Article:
Adam Sinkus is a Culture-Driven Leadership trainer and consultant. He
teaches leaders how they can drive the culture of the business. He also
shows companies how poor culture and leadership impact productivity and
profit. He has worked with companies in many verticals over his 10-years in
leadership and training. He is soon launching the ACES Leadership Model
which blends core leadership principles with culture-driven initiatives to
help leaders motivate and build successful teams.
How Leadership Affects Change
By Abel R. Garza
In business, we find that change is inevitable. Change is the evolution of which companies continue to compete, succeed and perform at peak performance. Is all change good or do we just embrace the idea that we should transform regardless of need? In theory, flexibility and good leadership practices lean toward a successful transition. A seasoned leader may find a path forward by practicing certain skills favorable to change. Inevitably, we see leaders practice transactional and or transformational leadership when necessary. Business is a turbulent environment that requires leadership legerdemain. This co-existence of transactional and transformational characteristics is a continual process based on organization and vision.
The concept of transactional leadership is not new (Burns, 1978). The concept was mentioned in 1981 by Bernard Bass on the principle that it coincides primarily with the manager’s views (Bass, 2008). The transactional concept focuses on organizational goals and the connection to effort and reward. These responsive characteristics hone in on personal and basic human needs by appealing to the follower’s self-interests (Maslow, 2014). Rewards and punishment are contingent on performance. In exchange for the transactional leader’s performance objectives, the follower may concede that a job well done will be rewarded. This contract between leader and follower will be honored extrinsically. The transactional leader will actively or passively manage and monitor progress according to standards while taking corrective action when necessary to obviate errors. It is often assumed that this form of leadership is consistent with unmotivated employees that are walking the preverbal line only to maintain their existence in an environment of supervisors micromanaging every process. The transactional leader may focus on short term goals, standard rules, and procedures that often create a circumscribed approach that minimizes the creativity and generation of innovative ideas (P C Tripathi, 2006, p. 112). Transactional leadership can be perceived in many ways, the autocrat, stickler, goal setter or the one that shouts bonus.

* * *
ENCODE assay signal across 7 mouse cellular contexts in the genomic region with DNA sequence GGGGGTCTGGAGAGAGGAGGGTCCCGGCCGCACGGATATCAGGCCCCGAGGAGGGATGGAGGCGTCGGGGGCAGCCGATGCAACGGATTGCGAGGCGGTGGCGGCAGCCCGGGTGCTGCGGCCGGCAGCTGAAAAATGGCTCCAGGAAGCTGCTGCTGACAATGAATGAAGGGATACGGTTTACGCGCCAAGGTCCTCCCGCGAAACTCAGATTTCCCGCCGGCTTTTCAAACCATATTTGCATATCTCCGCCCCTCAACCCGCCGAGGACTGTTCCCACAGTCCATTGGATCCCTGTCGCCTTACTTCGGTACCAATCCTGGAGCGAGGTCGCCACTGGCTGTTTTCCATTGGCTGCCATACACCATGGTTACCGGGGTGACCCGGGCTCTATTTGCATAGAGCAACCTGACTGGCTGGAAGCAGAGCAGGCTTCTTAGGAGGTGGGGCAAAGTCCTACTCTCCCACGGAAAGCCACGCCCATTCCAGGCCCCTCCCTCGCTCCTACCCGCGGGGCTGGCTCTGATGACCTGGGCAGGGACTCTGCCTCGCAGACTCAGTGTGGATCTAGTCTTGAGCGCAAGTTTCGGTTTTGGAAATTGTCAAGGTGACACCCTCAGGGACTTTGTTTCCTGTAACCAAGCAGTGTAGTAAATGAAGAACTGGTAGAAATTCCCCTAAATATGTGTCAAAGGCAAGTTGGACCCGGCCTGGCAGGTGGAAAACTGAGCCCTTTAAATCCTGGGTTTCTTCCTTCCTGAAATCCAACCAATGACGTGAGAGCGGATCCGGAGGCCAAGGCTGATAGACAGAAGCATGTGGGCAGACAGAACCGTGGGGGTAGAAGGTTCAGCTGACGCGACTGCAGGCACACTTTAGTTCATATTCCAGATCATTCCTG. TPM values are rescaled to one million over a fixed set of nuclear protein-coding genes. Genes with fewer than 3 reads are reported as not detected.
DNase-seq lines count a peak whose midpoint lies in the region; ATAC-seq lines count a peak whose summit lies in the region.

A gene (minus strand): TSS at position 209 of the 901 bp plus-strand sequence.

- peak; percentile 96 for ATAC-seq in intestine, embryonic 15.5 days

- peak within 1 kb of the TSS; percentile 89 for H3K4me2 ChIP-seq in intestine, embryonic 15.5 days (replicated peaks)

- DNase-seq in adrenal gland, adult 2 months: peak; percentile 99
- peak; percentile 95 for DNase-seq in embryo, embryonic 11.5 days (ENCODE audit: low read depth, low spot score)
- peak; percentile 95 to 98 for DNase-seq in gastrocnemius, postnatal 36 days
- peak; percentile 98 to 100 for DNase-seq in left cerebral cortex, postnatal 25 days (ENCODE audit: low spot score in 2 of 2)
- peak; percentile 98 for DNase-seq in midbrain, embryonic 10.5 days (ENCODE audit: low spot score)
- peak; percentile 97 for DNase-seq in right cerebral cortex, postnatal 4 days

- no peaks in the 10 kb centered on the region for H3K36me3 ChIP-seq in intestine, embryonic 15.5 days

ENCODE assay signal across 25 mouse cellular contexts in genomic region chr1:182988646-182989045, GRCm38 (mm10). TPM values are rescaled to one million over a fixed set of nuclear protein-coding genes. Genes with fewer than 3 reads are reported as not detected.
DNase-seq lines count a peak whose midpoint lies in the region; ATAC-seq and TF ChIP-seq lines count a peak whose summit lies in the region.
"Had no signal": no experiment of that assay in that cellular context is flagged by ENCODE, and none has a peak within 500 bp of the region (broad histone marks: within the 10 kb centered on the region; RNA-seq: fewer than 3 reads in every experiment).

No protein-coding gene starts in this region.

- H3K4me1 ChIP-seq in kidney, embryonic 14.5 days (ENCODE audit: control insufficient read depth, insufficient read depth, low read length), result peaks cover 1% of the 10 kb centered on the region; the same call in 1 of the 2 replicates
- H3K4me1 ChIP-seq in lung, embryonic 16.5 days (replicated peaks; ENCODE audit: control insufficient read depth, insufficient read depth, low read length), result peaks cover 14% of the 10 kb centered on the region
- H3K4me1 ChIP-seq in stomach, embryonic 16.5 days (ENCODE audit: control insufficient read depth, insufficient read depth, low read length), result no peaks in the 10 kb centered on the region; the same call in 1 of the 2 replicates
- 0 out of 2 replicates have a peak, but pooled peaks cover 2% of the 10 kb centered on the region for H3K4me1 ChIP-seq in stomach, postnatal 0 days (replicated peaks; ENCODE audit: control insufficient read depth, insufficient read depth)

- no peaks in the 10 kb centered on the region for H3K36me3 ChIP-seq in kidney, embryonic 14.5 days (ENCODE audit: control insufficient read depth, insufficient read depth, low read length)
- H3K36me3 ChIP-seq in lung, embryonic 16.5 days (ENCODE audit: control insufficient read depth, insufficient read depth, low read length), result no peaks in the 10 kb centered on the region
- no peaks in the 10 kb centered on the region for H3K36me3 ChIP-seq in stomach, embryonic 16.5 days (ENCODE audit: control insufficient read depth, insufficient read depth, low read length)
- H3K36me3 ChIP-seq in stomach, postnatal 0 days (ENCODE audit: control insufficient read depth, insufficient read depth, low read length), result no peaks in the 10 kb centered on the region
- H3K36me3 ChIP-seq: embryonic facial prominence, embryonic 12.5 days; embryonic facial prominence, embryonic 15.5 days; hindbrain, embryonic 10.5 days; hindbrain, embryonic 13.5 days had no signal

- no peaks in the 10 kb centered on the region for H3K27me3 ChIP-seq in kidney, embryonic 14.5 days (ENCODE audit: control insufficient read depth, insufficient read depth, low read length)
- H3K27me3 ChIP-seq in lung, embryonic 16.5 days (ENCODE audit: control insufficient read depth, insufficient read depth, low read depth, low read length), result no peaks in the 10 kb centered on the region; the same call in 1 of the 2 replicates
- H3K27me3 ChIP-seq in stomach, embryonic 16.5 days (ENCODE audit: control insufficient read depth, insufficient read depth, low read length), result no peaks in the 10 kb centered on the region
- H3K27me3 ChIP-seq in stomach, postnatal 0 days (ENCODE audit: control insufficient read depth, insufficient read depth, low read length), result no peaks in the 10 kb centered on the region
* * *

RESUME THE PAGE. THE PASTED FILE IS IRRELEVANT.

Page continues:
The military has been using many styles of leadership throughout its existence. Autocratic leadership in the military can be easily associated with the idea of: I give the orders and you follow through or I know the mission and what the organizational goals are so while I’m in charge this is how it’s going to be. In return, the follower will gain the necessary experience or the adoration of his superiors (Bieda, 1978). With most military organizations, the leader will focus on managing the performance of individuals and the performance in a structured environment (Spahr, 2016). If you consider the analogy of military in Garrison over a deployment location; one may be more inclined to function under a transactional style of leadership whereas during a wartime situation requires leaders at all levels. No one person has successfully managed people into war, they must be led (Kotter, 2001).